6. Conclusions and Future Directions
Medical data analysis is a critical research field in which decisions can be made. However, medical datasets are often massive in dimension with complex redundant features, which increases the possibility of noise and dependency among features. Therefore, identifying a proper feature selection approach is important in the data preprocessing stages to reduce the redundancy and irrelevance among features, which positively affects the speed of performance and prediction accuracy. In this research, a bio-inspired algorithm called cuttlefish was adapted for feature selection, which was inspired by the color-changing behavior of cuttlefish to find the optimal solution. Earlier research has proven the effectiveness of the cuttlefish algorithm compared to other bio-inspired algorithms, such as the genetic algorithm, for solving various optimization problems. We applied the cuttlefish and genetic algorithms to two datasets: the Pima Indian diabetes dataset and the hospital Frankfort dataset, and the results were observed. The results show that the cuttlefish algorithm works well in predicting type 2 diabetes and has better performance and execution time than the genetic algorithm. The classification results showed that the RF and DT classifiers outperformed other classifiers when a larger dataset was used. The results also suggested using LR, SVM, and NB classifiers with small-scale datasets.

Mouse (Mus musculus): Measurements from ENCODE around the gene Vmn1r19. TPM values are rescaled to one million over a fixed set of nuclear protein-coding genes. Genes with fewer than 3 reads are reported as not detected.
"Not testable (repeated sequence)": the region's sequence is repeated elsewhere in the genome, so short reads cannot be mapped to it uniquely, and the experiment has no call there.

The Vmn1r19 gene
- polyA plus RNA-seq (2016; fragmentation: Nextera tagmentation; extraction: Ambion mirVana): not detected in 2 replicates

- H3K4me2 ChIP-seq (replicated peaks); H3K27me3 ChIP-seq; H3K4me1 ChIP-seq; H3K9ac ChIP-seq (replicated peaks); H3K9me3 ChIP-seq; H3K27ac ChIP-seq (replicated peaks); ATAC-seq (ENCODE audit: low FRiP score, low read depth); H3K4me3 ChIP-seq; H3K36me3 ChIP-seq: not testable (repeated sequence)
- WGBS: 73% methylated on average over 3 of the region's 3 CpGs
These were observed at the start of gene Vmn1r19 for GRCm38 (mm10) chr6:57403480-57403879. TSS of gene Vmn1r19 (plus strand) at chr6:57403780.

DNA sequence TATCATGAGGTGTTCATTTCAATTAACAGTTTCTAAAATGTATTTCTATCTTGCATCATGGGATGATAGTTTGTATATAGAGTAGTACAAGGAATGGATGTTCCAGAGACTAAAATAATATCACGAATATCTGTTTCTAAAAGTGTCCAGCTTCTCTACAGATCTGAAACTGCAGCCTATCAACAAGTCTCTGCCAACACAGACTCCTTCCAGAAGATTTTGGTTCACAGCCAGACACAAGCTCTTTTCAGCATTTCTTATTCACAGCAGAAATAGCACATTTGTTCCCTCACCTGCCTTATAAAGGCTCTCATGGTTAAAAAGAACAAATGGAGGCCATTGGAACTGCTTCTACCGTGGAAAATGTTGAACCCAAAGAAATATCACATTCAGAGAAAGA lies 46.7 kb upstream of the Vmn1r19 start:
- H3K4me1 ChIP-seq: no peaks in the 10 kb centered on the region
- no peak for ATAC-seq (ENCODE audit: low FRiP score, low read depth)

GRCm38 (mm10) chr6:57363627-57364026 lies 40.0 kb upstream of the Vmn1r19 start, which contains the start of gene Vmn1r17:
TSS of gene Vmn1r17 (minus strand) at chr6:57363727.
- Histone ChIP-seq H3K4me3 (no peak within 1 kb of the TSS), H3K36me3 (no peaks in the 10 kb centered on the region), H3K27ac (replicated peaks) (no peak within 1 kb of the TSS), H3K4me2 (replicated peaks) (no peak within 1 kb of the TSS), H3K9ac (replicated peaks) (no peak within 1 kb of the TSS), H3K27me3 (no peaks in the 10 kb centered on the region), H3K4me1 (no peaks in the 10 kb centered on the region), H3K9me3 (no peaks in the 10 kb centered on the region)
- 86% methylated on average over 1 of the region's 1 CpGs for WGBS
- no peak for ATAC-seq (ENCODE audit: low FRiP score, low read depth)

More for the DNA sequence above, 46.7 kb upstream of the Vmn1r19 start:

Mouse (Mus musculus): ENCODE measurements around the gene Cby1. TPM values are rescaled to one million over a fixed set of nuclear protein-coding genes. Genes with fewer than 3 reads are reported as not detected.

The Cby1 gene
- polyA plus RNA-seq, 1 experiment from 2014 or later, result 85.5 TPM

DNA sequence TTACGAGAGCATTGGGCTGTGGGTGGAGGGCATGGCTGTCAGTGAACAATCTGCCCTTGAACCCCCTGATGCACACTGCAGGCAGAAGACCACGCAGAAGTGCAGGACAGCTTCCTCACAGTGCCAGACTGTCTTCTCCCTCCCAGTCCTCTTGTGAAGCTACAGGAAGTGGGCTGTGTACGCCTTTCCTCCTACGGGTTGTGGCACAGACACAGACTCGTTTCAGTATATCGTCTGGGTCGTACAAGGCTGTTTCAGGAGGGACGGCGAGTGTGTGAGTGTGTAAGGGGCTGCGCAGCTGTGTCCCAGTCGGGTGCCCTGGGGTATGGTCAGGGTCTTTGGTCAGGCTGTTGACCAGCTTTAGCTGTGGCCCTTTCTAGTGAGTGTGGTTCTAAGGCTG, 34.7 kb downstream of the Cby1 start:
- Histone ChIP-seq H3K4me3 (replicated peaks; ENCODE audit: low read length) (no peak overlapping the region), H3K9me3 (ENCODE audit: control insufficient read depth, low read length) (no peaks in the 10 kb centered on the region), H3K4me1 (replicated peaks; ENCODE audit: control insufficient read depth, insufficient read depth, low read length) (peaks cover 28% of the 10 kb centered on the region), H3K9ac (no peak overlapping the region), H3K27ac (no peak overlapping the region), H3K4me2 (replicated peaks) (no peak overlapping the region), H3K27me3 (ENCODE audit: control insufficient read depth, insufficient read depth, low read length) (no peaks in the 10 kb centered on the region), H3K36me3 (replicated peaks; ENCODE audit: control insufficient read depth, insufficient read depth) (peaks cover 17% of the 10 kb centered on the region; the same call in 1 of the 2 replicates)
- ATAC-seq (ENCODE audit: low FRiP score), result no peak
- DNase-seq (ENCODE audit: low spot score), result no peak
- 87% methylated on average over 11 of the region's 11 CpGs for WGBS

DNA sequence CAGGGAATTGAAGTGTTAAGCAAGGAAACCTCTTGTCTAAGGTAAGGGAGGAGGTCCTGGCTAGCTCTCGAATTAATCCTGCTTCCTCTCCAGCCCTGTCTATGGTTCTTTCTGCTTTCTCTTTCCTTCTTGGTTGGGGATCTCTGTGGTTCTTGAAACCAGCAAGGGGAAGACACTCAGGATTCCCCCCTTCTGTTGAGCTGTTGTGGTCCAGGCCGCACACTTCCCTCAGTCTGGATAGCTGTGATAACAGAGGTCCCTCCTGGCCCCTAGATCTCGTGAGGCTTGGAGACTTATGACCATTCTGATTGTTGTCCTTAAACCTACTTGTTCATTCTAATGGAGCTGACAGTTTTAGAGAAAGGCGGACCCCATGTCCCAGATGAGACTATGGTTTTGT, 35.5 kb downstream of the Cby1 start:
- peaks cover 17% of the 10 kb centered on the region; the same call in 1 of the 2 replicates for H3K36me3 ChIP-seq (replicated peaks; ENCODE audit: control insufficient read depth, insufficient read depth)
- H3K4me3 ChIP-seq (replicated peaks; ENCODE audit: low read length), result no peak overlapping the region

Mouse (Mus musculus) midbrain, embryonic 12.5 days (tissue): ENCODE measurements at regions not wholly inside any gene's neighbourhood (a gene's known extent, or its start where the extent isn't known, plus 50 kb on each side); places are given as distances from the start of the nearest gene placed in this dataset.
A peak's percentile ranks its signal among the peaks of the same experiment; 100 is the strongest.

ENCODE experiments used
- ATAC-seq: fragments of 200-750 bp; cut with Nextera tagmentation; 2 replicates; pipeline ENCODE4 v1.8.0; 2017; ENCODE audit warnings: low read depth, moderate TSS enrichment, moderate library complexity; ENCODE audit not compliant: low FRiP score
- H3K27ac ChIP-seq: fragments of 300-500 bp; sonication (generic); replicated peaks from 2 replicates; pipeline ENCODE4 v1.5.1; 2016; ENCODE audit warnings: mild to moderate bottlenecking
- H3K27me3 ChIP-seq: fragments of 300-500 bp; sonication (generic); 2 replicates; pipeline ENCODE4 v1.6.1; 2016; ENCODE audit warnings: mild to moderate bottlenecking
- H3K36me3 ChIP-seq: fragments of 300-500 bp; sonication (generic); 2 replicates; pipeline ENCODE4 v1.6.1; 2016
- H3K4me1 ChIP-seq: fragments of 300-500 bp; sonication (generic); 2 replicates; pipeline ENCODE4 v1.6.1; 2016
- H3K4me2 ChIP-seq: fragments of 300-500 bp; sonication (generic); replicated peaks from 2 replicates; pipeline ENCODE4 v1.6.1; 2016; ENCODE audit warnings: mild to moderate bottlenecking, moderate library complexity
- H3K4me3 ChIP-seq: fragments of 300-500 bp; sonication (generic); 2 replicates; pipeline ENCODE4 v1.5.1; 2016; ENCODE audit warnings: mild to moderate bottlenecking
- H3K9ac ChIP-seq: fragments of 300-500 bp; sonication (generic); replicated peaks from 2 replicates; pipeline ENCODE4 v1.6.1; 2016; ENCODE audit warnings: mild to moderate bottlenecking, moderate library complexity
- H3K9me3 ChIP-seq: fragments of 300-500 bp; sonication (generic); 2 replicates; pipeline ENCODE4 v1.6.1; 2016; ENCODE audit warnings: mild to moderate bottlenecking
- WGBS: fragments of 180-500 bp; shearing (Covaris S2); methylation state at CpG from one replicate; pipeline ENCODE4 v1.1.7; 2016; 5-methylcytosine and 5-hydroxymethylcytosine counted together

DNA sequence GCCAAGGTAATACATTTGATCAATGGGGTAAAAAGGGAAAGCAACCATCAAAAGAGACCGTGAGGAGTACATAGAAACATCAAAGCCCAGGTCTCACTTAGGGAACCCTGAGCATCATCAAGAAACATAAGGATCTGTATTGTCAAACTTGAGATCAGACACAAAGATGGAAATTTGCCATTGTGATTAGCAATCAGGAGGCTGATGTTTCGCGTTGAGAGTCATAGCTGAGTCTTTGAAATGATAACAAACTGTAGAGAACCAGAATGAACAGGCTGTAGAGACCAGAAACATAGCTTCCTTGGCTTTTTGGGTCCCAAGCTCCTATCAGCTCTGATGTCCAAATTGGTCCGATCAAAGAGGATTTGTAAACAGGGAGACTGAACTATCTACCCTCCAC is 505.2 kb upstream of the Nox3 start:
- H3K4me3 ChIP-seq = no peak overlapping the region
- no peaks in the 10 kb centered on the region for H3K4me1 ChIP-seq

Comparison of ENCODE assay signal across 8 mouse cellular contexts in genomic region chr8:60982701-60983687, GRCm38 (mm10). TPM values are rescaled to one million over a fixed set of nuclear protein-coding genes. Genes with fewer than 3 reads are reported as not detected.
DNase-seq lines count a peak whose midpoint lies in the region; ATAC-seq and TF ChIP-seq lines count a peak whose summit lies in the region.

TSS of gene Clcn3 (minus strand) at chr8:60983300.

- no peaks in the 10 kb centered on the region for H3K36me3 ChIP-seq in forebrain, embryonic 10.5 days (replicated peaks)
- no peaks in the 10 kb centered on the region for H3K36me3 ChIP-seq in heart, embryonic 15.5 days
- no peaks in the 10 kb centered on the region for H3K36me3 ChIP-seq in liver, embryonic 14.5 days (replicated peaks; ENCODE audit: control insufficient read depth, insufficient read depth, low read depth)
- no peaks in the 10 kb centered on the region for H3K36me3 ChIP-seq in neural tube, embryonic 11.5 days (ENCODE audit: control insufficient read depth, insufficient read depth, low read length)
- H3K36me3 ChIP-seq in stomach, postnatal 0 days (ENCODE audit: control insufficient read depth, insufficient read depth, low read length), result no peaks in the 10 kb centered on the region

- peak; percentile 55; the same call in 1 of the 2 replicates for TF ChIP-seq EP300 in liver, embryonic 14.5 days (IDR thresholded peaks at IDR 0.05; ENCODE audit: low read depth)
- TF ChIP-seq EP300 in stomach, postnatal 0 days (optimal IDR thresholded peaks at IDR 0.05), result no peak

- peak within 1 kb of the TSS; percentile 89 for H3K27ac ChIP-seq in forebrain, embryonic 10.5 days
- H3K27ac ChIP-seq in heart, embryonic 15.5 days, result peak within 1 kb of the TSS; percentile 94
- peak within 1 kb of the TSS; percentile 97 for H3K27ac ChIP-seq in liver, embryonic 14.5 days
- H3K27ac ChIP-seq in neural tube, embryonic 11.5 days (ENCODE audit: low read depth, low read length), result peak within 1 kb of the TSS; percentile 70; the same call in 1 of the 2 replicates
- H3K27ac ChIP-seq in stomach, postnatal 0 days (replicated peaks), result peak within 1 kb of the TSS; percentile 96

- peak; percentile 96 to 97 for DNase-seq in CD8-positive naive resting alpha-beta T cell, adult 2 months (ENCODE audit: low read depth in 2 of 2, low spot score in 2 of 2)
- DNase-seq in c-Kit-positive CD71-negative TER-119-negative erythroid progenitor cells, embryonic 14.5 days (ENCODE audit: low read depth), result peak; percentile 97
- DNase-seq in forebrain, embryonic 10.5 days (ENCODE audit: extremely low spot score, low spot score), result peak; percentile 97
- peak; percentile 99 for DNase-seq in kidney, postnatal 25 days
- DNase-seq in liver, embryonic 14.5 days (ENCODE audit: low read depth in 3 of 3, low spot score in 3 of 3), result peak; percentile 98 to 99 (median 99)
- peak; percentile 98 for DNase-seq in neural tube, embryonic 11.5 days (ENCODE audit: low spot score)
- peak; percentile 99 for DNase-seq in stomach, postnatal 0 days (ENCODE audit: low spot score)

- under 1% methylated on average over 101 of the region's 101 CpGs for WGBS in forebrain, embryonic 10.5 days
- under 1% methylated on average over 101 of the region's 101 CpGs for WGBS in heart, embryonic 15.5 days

For future research directions, we propose using richer databases for predicting type 2 diabetes using modern features such as the features proposed in [32
]. Future applications of the CFA algorithm in the medical domain include the prediction of chronic kidney disease in diabetics, the prediction of chronic obstructive pulmonary disease in smokers, the prediction of strokes in patients with hypertension, the prediction of diabetes treatment choices, the prediction of cancer diseases, and classification of diabetic retinopathy caused by high blood sugar levels damaging the back of the eye (retina). Furthermore, the CFA algorithm can be applied to diabetes images [33
]. In addition, various heuristic and metaheuristic algorithms can be applied to predict diabetes, such as the A* heuristic search algorithm [34
], iterative deepening A* (IDA*) algorithm [35
], 2-opt local search algorithm [36
], nearest neighbor search algorithm [37
], harmony search algorithm [38
], chemical reaction optimization [39
], grey wolf optimizer [40
], and the most valuable player algorithm [41
] for different large high-dimensional datasets.